Rat Studies At Yale University School Of Medicine Suggest A New Class Of Medications For Treating Schizophrenia

New Haven, Conn. -- A drug that lowers brain levels of the chemical glutamate -- one of the neurotransmitters responsible for relaying messages between neurons -- can reverse symptoms of a rat model of schizophrenia without apparent side effects, according to a Yale University School of Medicine study.

The research, published in the Aug. 28 issue of the journal Science, suggests a possible new class of medications that could be effective in treating schizophrenia and other psychiatric disorders, such as addiction, which are thought to be associated with abnormal glutamate-mediated neurotransmission.

The study was conduced by Bita Moghaddam, associate professor of psychiatry and neurobiology at Yale School of Medicine, and research associate Barbara W. Adams.

Rats under the influence of PCP, a hallucinogen also known as "angel dust" that causes schizophrenia-like symptoms in healthy people, developed symptoms such as frantic running, incessant head-rolling, and disturbances in memory and attention that are thought to parallel symptoms of schizophrenia in humans. By using a drug that stimulates a specific type of glutamate receptor, the Yale researchers succeeded in reversing these behavioral effects of PCP.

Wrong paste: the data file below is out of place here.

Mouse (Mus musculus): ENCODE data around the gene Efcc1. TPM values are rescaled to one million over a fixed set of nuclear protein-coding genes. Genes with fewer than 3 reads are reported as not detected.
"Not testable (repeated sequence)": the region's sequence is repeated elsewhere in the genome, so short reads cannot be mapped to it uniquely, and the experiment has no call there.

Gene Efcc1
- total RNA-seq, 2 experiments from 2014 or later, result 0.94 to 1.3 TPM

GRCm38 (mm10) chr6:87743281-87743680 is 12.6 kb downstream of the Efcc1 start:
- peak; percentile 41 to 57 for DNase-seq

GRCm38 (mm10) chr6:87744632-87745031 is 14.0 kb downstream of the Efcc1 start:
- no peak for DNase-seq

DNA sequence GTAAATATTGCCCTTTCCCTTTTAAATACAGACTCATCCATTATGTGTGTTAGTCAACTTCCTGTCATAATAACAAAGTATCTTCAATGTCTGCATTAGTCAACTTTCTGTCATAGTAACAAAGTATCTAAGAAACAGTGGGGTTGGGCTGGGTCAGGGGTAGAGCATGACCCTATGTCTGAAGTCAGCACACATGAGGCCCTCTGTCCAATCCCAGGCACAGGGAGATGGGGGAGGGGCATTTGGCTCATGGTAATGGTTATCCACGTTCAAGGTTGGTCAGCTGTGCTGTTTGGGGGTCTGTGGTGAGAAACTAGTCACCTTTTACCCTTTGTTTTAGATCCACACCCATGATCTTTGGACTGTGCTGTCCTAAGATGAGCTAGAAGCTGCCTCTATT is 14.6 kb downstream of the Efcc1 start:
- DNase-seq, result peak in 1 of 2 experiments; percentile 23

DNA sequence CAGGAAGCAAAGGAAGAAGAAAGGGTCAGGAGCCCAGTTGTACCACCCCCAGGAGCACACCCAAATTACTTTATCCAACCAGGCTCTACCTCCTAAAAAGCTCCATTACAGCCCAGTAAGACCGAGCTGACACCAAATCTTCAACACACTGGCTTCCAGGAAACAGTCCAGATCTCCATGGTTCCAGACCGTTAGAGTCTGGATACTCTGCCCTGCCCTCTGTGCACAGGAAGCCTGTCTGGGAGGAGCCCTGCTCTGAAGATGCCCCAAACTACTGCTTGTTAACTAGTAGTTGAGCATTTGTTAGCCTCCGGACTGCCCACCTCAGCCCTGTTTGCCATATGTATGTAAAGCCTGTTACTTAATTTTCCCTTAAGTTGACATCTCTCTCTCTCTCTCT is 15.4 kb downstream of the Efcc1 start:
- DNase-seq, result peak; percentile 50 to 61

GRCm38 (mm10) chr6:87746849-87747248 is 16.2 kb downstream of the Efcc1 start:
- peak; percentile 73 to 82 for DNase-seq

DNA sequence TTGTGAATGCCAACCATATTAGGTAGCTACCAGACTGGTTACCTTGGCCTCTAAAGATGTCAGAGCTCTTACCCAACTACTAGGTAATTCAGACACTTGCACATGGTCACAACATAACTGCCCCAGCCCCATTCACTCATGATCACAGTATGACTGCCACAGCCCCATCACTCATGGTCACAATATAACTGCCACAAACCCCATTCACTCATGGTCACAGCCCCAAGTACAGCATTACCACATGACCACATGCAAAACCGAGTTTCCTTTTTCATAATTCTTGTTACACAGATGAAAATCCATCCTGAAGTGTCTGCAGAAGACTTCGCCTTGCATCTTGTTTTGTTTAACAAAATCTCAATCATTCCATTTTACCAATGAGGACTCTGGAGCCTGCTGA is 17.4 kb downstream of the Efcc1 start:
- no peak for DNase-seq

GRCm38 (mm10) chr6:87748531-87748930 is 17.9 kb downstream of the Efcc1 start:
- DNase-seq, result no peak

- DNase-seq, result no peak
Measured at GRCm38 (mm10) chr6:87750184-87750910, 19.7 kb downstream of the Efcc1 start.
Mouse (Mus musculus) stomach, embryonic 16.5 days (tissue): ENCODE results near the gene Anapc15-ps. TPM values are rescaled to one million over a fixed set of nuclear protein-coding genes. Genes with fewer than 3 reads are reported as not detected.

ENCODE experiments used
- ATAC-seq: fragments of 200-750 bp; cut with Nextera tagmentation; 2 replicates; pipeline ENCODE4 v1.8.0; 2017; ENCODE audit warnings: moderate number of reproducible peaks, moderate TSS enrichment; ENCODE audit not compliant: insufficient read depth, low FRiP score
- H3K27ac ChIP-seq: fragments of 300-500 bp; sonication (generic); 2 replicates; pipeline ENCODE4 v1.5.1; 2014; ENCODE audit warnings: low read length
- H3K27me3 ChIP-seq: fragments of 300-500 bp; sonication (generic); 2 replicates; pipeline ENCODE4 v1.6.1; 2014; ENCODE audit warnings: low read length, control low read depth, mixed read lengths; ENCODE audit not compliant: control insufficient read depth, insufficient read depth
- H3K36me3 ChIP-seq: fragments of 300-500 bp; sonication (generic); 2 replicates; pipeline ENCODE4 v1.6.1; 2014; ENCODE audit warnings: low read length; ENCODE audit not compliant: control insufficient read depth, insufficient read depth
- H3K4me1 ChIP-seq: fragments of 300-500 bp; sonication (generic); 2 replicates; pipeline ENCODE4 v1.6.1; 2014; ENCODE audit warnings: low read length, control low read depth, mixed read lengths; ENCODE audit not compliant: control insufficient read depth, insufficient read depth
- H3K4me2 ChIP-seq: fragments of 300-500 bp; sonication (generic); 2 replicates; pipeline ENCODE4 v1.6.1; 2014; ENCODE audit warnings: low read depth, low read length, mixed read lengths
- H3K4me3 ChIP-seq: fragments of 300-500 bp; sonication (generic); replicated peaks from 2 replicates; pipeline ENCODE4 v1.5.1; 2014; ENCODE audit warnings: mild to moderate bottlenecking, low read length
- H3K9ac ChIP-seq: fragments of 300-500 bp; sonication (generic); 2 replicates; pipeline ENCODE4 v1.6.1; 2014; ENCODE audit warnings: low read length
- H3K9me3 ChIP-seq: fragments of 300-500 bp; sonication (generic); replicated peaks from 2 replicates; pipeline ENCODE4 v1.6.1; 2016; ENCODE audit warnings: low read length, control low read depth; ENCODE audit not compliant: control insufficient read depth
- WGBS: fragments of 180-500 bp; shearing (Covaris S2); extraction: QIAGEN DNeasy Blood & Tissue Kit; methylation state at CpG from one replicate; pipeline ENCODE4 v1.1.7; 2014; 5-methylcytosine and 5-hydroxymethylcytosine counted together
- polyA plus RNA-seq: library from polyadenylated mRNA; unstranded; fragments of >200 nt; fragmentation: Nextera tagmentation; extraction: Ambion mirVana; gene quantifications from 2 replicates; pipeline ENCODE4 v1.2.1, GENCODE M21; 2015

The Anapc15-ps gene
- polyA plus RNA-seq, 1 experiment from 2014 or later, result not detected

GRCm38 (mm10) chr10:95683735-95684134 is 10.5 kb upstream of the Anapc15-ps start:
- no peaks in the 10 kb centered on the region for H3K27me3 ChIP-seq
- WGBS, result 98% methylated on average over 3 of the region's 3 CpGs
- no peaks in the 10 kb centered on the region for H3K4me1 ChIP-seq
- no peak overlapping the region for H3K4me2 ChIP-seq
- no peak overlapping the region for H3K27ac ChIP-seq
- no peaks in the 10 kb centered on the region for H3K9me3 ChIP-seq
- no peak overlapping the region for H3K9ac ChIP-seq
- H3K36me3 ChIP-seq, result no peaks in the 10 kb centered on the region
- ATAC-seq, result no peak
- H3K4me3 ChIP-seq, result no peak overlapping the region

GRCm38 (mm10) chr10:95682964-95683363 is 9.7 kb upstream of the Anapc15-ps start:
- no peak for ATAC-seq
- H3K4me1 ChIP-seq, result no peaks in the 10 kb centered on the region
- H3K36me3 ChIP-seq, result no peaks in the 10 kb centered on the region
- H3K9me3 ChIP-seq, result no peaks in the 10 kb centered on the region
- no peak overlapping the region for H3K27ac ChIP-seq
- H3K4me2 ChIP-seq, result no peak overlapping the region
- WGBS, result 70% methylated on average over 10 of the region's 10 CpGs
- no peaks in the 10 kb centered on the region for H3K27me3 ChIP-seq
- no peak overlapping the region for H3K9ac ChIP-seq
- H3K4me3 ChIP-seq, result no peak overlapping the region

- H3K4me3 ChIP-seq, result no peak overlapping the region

The promising new compound used in the Yale study, called LY354740, is being developed by Eli Lilly & Co. in Indianapolis for treating anxiety and other psychiatric disorders. The drug lowered abnormally high levels of glutamate in the PCP-treated rats by stimulating a subgroup of the metabotropic glutamate receptors (mGluRs). As glutamate levels fell, the rats showed improved working memory and reduced locomotion and head-rolling, Moghaddam reported. The drug worked at a dose that did not reduce brain levels of dopamine, an essential neurotransmitter that is the target of existing medications for schizophrenia.


Contact: Cynthia Atwood
Yale University

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